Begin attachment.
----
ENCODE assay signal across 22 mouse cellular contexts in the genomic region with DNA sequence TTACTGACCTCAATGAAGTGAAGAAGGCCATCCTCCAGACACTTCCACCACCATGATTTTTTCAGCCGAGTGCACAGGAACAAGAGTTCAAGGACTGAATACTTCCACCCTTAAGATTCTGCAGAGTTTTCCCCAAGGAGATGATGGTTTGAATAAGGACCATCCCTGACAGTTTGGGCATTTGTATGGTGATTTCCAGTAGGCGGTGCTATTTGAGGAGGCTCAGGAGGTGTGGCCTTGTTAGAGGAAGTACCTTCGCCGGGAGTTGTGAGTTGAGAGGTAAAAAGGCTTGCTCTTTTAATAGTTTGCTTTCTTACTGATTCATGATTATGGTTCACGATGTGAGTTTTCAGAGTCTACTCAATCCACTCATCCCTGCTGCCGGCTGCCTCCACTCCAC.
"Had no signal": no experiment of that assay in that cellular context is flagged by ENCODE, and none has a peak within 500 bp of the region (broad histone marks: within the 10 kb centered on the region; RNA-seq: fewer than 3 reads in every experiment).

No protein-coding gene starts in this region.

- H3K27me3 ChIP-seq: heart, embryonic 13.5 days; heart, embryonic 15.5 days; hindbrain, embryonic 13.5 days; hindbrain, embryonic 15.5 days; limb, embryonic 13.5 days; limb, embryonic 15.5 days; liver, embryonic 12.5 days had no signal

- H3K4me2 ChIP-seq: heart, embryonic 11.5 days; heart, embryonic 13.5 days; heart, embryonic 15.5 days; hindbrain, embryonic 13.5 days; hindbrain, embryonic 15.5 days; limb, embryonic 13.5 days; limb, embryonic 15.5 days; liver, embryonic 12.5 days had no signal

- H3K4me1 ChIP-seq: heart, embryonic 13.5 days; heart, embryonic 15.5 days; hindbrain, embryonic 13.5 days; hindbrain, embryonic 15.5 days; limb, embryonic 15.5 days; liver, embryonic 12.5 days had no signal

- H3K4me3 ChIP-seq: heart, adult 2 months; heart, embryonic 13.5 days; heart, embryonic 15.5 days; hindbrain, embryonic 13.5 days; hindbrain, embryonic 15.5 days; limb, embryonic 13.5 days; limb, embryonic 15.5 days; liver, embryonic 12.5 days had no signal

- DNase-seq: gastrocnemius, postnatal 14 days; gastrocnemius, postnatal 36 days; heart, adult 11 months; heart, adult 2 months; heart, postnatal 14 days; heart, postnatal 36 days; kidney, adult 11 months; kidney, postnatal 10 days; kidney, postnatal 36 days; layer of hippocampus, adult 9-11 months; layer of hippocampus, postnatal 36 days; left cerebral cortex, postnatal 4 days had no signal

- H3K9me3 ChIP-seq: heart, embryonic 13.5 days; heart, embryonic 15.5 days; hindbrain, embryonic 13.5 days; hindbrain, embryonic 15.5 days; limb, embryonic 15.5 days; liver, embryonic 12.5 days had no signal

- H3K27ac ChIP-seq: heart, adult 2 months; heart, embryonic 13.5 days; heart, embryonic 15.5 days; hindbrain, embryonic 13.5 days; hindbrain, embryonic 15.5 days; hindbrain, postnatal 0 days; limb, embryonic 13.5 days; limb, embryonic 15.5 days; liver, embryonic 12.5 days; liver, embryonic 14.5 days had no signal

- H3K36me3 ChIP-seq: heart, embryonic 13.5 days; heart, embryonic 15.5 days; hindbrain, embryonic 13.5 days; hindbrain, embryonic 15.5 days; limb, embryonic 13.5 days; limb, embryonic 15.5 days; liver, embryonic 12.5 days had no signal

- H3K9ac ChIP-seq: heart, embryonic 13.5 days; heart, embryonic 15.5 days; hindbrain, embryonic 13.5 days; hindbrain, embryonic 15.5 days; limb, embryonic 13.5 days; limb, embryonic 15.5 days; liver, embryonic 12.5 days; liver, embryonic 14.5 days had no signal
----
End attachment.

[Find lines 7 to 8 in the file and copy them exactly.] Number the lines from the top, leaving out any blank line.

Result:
- H3K4me3 ChIP-seq: heart, adult 2 months; heart, embryonic 13.5 days; heart, embryonic 15.5 days; hindbrain, embryonic 13.5 days; hindbrain, embryonic 15.5 days; limb, embryonic 13.5 days; limb, embryonic 15.5 days; liver, embryonic 12.5 days had no signal

- DNase-seq: gastrocnemius, postnatal 14 days; gastrocnemius, postnatal 36 days; heart, adult 11 months; heart, adult 2 months; heart, postnatal 14 days; heart, postnatal 36 days; kidney, adult 11 months; kidney, postnatal 10 days; kidney, postnatal 36 days; layer of hippocampus, adult 9-11 months; layer of hippocampus, postnatal 36 days; left cerebral cortex, postnatal 4 days had no signal